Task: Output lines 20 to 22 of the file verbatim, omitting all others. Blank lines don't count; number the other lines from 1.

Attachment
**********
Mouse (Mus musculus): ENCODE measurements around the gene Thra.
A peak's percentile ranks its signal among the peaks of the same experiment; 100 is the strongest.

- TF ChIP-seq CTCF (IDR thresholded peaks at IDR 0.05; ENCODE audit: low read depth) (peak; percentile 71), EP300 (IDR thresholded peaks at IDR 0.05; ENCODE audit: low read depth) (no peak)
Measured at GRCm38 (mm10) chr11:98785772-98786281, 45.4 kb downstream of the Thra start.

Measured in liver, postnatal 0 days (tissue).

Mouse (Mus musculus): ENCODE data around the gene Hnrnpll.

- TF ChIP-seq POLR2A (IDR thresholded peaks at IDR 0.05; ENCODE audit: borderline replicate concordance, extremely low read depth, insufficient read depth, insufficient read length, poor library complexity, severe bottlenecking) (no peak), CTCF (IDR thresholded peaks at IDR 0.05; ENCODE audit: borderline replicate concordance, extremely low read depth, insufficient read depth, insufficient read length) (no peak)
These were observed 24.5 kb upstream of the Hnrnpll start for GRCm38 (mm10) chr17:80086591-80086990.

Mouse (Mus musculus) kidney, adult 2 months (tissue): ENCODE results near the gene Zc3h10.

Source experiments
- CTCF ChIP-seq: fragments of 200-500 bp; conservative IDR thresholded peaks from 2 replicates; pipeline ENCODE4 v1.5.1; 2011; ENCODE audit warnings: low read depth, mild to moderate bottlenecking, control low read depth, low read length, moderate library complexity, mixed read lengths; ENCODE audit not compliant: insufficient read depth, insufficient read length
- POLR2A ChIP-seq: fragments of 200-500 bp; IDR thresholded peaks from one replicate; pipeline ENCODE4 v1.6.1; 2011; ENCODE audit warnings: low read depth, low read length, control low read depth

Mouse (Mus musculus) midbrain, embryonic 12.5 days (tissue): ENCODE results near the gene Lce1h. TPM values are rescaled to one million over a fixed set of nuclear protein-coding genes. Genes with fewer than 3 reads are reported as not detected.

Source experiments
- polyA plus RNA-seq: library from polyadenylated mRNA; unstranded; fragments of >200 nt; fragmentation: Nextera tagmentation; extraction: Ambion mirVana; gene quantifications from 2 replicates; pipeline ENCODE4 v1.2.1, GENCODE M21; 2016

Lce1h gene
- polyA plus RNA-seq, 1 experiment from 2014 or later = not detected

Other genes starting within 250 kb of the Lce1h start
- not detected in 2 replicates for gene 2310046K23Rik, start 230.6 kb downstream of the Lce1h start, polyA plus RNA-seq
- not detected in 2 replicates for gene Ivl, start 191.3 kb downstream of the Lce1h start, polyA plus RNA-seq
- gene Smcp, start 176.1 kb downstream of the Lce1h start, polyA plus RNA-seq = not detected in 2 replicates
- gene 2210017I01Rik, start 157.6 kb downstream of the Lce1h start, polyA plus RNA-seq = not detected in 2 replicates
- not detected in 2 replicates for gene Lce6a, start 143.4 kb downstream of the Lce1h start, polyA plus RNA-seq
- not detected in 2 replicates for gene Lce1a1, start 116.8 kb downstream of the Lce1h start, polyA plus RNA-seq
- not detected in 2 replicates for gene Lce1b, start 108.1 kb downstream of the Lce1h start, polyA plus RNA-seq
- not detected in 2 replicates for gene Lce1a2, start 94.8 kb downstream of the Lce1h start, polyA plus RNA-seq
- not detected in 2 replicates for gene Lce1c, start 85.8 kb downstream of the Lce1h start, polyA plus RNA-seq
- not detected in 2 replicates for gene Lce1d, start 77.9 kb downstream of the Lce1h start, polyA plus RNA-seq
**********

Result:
- not detected in 2 replicates for gene Ivl, start 191.3 kb downstream of the Lce1h start, polyA plus RNA-seq
- gene Smcp, start 176.1 kb downstream of the Lce1h start, polyA plus RNA-seq = not detected in 2 replicates
- gene 2210017I01Rik, start 157.6 kb downstream of the Lce1h start, polyA plus RNA-seq = not detected in 2 replicates